Due to its low food self-sufficiency rate, around 40%, Japan relies on stockpiling to secure a stable food supply. As of 2009, Japan's 1.2 million ton seafood stockpile included nearly 5000 tons of whale meat. Japan has started to serve whale meat in school lunches as part of a government initiative to reduce the amounts. However, there has been criticism of serving whale meat to school children due to allegations of toxic methyl mercury levels. Consequently, Taiji's bid to expand their school lunch programs to include dolphin and whale meat brought about much controversy. An estimated 150 kg (330 lbs) of dolphin meat was served in Taiji school lunches in 2006. In 2009, dolphin meat was taken off school menus because of the contamination. The levels of mercury and methylmercury taken from samples of dolphin and whale meat sold at supermarkets most likely to be providing the schools' lunch programs was 10 times that advised by the Japanese Health Ministry. The mercury levels were so high that the Okuwa Co. supermarket chain in Japan permanently removed dolphin meat from its shelves.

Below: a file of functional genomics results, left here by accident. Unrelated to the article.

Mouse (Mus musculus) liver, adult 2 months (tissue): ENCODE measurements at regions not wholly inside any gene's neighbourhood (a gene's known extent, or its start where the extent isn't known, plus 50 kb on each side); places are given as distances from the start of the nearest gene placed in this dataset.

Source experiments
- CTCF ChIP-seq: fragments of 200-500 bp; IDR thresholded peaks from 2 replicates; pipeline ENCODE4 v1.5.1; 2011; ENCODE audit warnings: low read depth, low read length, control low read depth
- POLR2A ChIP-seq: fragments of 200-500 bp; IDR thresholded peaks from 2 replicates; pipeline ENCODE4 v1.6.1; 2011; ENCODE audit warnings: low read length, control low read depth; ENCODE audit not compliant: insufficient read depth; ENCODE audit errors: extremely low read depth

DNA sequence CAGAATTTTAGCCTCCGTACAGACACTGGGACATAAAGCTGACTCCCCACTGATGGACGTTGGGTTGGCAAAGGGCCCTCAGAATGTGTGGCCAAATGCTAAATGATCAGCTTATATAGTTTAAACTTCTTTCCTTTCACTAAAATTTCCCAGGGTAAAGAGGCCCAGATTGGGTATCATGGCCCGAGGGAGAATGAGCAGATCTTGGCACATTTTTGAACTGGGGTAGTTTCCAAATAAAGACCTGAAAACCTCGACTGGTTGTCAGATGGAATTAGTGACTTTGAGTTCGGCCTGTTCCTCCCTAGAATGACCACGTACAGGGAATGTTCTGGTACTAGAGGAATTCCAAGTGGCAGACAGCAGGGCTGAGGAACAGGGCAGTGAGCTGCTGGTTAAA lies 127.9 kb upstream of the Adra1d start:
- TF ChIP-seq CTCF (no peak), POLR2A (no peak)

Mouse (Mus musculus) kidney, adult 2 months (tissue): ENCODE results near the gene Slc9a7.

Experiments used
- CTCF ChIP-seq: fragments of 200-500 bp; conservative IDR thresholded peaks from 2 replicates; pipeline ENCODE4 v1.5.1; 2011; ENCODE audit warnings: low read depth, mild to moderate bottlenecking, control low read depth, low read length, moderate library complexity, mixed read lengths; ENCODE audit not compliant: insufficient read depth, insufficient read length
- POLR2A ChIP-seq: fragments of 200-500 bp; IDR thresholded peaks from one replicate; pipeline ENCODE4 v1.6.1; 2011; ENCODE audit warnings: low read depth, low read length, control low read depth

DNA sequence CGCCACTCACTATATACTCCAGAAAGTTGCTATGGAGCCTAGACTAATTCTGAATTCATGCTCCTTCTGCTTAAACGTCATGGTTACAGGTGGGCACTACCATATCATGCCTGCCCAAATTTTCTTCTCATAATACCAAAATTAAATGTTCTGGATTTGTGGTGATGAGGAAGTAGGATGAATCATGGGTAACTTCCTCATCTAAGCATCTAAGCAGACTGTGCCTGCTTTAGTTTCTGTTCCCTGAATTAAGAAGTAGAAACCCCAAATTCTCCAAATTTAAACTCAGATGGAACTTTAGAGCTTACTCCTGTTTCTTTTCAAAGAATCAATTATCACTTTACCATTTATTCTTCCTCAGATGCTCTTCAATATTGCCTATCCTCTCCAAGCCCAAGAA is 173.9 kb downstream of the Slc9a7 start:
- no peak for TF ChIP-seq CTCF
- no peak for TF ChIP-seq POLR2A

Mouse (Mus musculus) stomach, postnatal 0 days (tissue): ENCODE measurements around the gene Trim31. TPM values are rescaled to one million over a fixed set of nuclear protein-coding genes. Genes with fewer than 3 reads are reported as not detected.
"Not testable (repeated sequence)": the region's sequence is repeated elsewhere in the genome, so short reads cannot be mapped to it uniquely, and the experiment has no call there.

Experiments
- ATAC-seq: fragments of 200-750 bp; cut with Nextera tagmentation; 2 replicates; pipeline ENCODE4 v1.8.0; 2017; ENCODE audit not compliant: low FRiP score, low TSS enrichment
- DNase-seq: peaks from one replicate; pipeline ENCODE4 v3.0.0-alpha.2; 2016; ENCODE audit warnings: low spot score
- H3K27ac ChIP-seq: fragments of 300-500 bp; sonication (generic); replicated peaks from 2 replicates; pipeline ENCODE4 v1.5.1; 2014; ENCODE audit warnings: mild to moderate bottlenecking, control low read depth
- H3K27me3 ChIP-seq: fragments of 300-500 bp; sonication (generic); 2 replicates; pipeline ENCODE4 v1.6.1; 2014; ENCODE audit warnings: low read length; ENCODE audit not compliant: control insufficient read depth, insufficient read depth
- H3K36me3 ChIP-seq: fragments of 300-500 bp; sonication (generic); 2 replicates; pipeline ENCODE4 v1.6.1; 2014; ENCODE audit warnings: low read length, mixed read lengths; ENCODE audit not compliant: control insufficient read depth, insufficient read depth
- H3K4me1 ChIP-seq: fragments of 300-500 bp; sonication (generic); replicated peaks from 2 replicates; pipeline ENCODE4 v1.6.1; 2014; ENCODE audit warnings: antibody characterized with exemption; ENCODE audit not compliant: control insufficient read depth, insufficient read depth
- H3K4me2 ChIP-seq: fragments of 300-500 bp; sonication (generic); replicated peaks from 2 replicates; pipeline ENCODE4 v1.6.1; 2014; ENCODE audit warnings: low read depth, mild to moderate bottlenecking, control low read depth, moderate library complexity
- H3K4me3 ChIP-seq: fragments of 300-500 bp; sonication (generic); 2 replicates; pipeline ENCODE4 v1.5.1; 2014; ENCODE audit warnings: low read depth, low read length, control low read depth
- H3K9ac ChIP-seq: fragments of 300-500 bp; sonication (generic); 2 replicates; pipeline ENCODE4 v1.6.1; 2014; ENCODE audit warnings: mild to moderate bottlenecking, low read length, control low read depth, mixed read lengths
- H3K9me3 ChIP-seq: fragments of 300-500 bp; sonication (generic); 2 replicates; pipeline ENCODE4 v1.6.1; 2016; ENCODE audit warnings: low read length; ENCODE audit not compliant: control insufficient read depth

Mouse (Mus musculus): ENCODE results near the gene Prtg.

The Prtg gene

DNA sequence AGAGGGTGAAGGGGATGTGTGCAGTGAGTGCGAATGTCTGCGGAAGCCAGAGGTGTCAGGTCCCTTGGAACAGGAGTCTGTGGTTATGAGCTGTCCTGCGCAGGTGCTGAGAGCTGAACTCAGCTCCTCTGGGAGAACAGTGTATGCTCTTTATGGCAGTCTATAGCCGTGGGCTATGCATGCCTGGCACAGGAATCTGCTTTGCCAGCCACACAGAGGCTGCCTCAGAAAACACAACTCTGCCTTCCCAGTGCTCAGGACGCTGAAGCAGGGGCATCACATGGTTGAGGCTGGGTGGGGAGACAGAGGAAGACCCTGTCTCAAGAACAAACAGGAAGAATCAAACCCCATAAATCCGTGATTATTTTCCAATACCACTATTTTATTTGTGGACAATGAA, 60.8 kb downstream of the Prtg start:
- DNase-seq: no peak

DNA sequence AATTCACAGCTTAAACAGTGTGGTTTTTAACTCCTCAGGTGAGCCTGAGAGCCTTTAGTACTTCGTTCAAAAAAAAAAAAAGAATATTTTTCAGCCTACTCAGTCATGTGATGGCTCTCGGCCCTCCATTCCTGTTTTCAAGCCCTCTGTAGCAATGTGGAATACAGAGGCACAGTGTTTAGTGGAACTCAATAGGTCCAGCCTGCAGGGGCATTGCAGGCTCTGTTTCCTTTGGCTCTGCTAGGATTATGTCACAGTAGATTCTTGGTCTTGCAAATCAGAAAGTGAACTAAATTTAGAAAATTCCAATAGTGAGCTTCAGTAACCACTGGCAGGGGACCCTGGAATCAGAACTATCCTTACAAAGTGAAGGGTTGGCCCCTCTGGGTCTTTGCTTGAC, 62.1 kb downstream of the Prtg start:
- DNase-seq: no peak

Protests and campaigns are now common in Taiji. In 2003, two activists were arrested for cutting fishing nets to release captured dolphins. They were detained for 23 days. In 2007, American actress Hayden Panettiere was involved in a confrontation with Japanese fishermen as she tried to disrupt the hunt. She paddled out on a surfboard, with five other surfers from Australia and the United States, in an attempt to reach a pod of dolphins that had been captured. The following confrontation lasted more than 10 minutes before the surfers were forced to return to the beach. The surfers drove straight to Osaka airport and left the country to avoid being arrested for trespassing by the Japanese police. Taiji's fishery cooperative union argues that these protesters "continue willfully to distort the facts about this fishery" and that protester's agendas are "based neither on international law nor on science but rather on emotion for economic self-interest." Some of the animal welfare organizations campaigning against the drive hunts are Ric O'Barry's Dolphin Project, Sea Shepherd Conservation Society, One Voice, Blue Voice, the Whale and Dolphin Conservation Society, and World Animal Protection.